Gazi Model United Nations Celebrates Diversity

26 March 2015

 

On 26 March, Gazi University a Model United Nations (MUN) conference was organized with the participation of 350 students from 25 different countries.

UNIC Ankara’s Information Officer delivered the key note speech at the opening ceremony and urged the students to support the United Nation’s post-2015 sustainable development agenda.

He added that the MUN meeting titled  “Diplomatic Diversity: Building Bridges from Near West to Far East” was a very timely event as this year the United Nations marks its 70th anniversary and the international community is set to establish the post-2015 sustainable development agenda that will cover the period until 2030. 

The Information Officer added that the world needed to hear more young voices defending the Earth and the “Future We Want”. 

“The future we want is possible only if we collectively mobilize both the political will and the necessary resources to strengthen our nations and the international system. This is the main way to bridge the gap between West and East, North and South, and, we should not forget that we need a stronger UN for a better World” he said as he ended his speech.

UNIC Ankara is in close cooperation with the university students to get their support for the UN work in Turkey and its global priorities.

UNIC also works together with MUN clubs belonging to universities and high schools, including international relations university clubs on a regular basis.

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Remembering Victims of Slavery

25 March 2015

UNIC Bujumbura organized and hosted in its compound – on 25 March 2015 - a series of activities in commemoration of the International Day of Remembrance of the Victims of Slavery and the Transatlantic Slave Trade.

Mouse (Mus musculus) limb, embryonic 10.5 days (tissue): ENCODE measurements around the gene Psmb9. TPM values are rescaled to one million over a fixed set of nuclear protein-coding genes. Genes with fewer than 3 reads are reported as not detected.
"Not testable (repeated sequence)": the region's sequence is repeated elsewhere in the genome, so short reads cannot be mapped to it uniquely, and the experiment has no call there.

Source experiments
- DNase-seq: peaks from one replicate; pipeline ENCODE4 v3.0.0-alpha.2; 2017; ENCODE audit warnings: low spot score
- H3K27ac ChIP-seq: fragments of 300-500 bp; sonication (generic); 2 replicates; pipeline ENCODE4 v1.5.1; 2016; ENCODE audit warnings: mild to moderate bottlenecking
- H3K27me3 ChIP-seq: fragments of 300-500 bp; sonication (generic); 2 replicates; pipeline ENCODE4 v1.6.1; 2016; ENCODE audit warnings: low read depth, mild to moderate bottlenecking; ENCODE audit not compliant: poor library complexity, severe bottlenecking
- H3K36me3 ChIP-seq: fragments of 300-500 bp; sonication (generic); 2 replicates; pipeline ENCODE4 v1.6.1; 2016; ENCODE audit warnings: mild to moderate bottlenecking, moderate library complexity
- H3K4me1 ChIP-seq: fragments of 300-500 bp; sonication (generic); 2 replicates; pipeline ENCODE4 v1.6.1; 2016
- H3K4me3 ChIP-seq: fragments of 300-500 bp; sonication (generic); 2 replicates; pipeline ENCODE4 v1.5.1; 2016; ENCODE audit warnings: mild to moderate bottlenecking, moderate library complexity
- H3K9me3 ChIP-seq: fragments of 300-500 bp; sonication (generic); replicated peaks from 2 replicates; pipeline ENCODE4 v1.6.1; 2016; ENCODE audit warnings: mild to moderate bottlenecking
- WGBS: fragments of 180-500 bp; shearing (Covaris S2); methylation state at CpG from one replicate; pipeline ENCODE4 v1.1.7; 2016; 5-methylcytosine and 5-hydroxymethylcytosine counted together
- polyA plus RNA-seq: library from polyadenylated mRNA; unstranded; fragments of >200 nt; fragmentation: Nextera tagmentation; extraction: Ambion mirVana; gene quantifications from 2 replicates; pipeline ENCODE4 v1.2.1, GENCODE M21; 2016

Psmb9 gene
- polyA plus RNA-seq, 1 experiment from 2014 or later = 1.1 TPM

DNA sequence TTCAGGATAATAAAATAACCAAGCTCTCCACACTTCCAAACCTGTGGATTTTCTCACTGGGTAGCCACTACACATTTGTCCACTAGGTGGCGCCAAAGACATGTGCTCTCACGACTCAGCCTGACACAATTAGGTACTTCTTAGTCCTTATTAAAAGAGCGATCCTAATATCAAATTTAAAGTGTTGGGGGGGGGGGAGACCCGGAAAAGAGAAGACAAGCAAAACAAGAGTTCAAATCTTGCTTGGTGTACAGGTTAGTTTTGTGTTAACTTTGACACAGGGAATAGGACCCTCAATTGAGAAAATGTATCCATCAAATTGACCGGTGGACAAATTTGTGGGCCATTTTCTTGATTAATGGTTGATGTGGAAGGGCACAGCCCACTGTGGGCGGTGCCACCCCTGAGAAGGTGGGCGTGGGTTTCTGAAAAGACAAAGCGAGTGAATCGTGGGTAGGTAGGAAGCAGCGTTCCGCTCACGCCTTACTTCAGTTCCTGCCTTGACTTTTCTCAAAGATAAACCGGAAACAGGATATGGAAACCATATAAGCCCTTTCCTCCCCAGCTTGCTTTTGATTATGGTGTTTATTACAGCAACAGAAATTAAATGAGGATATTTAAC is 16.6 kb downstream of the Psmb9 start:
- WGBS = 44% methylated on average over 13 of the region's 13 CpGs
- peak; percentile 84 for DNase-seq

A student briefing on Slavery in general and on transatlantic slave trade in particular was organized and the speakers were History Teachers from Lycée Vugizo and Lac Tanganyika Lycée secondary schools of Bujumbura, as well as the UNIC NIO who made introductory remarks talked about the UN and the slavery remembrance programme and presented the Secretary General’s message on the Day.

The film, “They are We”, was also introduced and screened for the students. The students, interested by the topic, asked many questions and on the UN and on Slavery. They also expressed the lesson learned from the whole programme. 

UNIC printed and displayed in its compound, the French version of the exhibition, "Women and Slavery" produced by the Outreach Division of DPI .The students were concentrated on reading the stories on the exhibit. The banners and posters on the above Day promoting the theme, “women and slavery” were also printed and displayed with the exhibition. The UN70 logo was also printed and used with the event and the NIO seized the opportunity of the above commemoration to talk about the UN Anniversary.

Students shocked to see relics of slave trade as UNIC Lagos takes slavery remembrance to Slave Port

25 March 2015

The setting was in Badagry, a United Nations Educational Scientific and Cultural Organisation (UNESCO) designated Slave Trade Route and widely noted as a key port in the export of slaves to the Americas. A walk through the semi-urban historic town revealed a vivid reflections of the place the town occupies in the tragic history of Slavery and the trans-Atlantic slave trade. Interestingly, the community boasts of several slave trade museums, most of which are private, established by families whose forefathers were direct victims of slavery or collaborators of slave traders.

Badagry was, no doubt, a perfect location to commemorate the International Day of remembrance of victims of slavery and the trans-Atlantic slave trade. The United Nations Information Centre (UNIC) Lagos, in partnership with African Renaissance Foundation, organised a series of activities to mark the Day. These included an Art Exhibition on the 2015 theme: ‘Women and Slavery’; screening of ‘They are We’ film; students’ briefing; awareness rally; slave dance/cultural display and visits to two Slave Trade Museums and the Slave Port. 

"This year’s Day of Remembrance, according to the United Nations Secretary-General, Ban Ki-moon, “pays particular tribute to the many women who suffered and died during the slave trade. ... Women slaves played a key role in maintaining the dignity of their communities. Too often their leadership and brave resistance have been underestimated or forgotten."